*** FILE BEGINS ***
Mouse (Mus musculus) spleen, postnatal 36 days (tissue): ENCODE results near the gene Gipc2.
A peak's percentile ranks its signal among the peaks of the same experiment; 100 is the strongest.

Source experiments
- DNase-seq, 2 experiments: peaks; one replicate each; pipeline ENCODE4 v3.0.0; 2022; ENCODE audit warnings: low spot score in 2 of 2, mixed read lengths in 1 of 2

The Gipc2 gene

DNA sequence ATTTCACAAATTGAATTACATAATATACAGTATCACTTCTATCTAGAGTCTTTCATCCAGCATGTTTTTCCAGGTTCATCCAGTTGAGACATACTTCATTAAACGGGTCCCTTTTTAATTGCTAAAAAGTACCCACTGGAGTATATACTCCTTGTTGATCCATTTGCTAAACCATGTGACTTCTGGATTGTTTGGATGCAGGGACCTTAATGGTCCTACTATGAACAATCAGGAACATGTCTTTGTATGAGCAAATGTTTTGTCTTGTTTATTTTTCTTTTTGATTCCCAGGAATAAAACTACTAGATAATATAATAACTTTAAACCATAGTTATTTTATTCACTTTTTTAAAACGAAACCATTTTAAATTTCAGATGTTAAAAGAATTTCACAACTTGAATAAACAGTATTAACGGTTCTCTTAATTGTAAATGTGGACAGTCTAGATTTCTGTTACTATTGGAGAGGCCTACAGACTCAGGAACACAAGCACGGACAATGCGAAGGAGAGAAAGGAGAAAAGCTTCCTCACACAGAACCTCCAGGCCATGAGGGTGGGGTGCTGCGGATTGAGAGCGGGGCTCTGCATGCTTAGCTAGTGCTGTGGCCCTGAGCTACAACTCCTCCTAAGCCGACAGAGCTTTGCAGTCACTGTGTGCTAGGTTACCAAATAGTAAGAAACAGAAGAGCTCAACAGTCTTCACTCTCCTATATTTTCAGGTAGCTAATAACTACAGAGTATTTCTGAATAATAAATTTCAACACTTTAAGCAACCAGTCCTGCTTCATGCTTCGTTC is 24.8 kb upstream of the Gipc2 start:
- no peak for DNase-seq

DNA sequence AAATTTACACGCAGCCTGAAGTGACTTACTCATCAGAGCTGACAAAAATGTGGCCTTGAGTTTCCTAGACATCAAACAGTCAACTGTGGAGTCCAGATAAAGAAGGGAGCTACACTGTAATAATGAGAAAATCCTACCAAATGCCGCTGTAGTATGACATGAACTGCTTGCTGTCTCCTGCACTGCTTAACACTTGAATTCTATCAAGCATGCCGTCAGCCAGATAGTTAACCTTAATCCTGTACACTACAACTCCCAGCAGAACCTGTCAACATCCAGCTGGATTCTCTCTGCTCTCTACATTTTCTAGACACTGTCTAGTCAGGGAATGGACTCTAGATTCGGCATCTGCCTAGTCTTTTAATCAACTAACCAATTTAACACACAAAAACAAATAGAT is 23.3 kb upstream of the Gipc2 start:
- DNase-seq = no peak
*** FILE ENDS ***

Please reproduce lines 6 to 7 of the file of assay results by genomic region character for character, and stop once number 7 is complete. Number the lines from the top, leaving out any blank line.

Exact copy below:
DNA sequence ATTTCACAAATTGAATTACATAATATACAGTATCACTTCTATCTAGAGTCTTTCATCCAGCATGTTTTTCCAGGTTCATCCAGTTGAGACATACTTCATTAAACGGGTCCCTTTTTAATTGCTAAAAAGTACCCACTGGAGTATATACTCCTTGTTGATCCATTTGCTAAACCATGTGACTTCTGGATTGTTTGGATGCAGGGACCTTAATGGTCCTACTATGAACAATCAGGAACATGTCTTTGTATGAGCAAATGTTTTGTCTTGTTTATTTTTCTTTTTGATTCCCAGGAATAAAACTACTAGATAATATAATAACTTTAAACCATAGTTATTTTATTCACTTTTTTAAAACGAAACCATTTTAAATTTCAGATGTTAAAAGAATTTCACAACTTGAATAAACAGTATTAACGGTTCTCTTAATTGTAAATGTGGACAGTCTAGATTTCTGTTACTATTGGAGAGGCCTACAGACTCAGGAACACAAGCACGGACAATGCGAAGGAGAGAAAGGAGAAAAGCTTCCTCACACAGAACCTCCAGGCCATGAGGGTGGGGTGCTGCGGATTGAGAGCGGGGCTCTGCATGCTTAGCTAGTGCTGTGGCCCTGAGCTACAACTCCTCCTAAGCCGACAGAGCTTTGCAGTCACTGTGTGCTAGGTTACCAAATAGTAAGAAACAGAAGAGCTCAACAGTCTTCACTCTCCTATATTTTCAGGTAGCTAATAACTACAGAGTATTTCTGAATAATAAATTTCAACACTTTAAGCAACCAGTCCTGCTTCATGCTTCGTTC is 24.8 kb upstream of the Gipc2 start:
- no peak for DNase-seq